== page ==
number of people who have to pay at least enough attention to it to
delete it.  Ten seconds to scan a message, times a thousand people at
$50 to $100 or more per hour, is $140 to $280 or more per message.

>  > So for the general case where you might have gotten a message
>  > directly, and through list A, and through list B, the result is
>  > random unless you pay careful attention to how you got this
>  > particular copy of the message.
> Yes and no (I partly disagree with Mark here).  It's definitely
> deterministic, and *not* random, but to users it may seem arbitrary.

It is of course completely deterministic.  But note that I said "unless
you pay careful attention to how you got this particular copy of the

>  > I wouldn't use your "smart reply" button, because I think it does the
>  > wrong thing for mailing lists,
> I don't understand why you think that.  So far you have consistently
> responded to this thread on-list AFAICS, and everybody in this thread
> got here by reading it on the mailing list (all first responded to a
> mailing list post, not to one where they were personally addressed).

You don't know about the private conversations :-)

I did have a side conversation with Grant about exactly how I manage my
e-mail addresses (distinct "From" addresses for each mailing list and
each business I deal with).  There were a couple of side comments to Mark.

You also suppose that this style of mailing list dominates my mailing
list usage... it doesn't.  It's easily beaten by my Boy Scout e-mail,
which often goes to both the "parents" and the "Scouts" lists, and at
the moment (for stupid hosting reasons and because of a mailing list
manager with ... suboptimal ... header handling) it's usually going to
two copies of each list.  And *that's* totally dominated by work e-mail.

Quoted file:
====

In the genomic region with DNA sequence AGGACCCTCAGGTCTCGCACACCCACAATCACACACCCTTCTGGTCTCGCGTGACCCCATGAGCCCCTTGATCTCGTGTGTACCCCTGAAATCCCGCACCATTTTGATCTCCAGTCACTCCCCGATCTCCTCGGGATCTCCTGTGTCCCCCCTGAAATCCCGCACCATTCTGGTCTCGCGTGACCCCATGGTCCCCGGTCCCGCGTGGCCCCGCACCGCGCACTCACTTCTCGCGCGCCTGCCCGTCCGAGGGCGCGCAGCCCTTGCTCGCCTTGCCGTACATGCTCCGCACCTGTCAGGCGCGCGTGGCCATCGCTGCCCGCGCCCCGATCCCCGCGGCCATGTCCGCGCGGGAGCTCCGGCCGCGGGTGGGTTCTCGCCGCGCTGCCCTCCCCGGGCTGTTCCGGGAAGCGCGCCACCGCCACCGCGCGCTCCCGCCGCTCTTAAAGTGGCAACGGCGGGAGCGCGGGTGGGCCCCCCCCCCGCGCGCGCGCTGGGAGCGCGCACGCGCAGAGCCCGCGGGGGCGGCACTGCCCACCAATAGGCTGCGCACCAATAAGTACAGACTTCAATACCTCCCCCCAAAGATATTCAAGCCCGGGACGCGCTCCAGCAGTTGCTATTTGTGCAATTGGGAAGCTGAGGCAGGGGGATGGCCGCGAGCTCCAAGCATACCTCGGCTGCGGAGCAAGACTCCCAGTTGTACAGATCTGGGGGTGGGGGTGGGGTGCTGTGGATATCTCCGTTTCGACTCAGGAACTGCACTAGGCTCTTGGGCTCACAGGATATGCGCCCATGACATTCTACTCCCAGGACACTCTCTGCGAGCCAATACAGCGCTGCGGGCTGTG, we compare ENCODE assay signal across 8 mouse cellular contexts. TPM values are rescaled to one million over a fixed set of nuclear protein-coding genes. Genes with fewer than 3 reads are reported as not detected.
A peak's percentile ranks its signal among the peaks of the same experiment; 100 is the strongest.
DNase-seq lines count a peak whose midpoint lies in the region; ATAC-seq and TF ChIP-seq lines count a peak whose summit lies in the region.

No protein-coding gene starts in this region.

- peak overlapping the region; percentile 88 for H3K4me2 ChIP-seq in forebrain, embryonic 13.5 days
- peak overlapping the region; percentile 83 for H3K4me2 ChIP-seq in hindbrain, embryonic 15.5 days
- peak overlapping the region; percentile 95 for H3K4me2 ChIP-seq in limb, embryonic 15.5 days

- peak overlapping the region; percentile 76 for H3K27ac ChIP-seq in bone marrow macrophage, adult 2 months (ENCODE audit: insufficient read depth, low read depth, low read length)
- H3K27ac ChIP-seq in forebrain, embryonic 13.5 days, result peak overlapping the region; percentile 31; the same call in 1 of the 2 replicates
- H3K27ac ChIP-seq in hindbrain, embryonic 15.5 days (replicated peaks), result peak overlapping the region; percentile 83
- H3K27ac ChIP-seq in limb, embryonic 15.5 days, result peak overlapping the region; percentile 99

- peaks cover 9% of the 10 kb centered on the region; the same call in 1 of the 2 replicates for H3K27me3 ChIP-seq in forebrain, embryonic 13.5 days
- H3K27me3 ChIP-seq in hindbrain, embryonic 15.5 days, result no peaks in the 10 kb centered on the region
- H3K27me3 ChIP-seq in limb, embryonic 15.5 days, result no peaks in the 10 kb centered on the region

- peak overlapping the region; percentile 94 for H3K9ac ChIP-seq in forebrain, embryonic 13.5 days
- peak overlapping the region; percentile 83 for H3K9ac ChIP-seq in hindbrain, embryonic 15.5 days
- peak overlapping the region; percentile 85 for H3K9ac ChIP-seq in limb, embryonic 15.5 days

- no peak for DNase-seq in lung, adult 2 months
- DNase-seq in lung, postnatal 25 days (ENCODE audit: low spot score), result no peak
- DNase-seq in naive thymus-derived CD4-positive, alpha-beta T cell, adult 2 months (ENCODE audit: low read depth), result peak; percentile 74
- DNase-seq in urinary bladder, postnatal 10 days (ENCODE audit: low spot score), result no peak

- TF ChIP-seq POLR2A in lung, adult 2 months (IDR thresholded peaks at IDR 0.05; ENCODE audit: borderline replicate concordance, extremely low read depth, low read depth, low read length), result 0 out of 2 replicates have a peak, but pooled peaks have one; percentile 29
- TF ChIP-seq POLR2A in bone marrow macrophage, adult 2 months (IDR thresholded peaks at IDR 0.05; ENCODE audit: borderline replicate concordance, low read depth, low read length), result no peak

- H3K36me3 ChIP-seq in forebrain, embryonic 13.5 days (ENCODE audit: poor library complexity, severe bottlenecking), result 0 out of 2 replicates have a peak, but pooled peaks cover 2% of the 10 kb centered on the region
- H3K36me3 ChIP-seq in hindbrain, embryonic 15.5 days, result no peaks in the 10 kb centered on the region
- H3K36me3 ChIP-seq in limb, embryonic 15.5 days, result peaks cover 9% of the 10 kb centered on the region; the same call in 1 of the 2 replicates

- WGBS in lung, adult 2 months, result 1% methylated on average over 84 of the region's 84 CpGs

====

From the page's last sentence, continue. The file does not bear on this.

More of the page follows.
One might say that different behaviors are appropriate for different
fora, and that wouldn't be totally wrong, but remembering that different
fora will behave differently requires effort, and since Reply/Reply-All
do the right thing in *every* fora, why would I want to spend that
effort (and take the risk of mixing it up)?

>  > My only fear is that in the ongoing simplification (dumbing-down?) 
>  > of this stuff, "smart reply" will become the only option.  And,
>  > actually, if that happens then I *have* lost the "reply to author"
>  > function.
> I don't think that level of paranoia is justified.  Sure, some dev
> organizations will make that kind of mistake, as we've seen with
> Thunderbird.  But all of the MUAs I know that do have specialized
> reply-to-list (mutt, Gnus) have very flexible interfaces for binding
> UI gestures to functions, and far more available functions than
> "one-click" or "one-key" gestures.  If yours doesn't, then yes, you're
> at risk that a whim of the developers you could lose essential
> functionality.  But that's a problem with your MUA and its dev team,
> not with the suggested new functionality.

I do 99%+ of my e-mail with T-bird on a Windows system, but there's
still that <1% that's done with the Mail app on my iPad, which is the
opposite end of the flexibility spectrum.  That's the end that concerns
me.  And even T-bird is not immune to the "remove features to simplify
things" disease.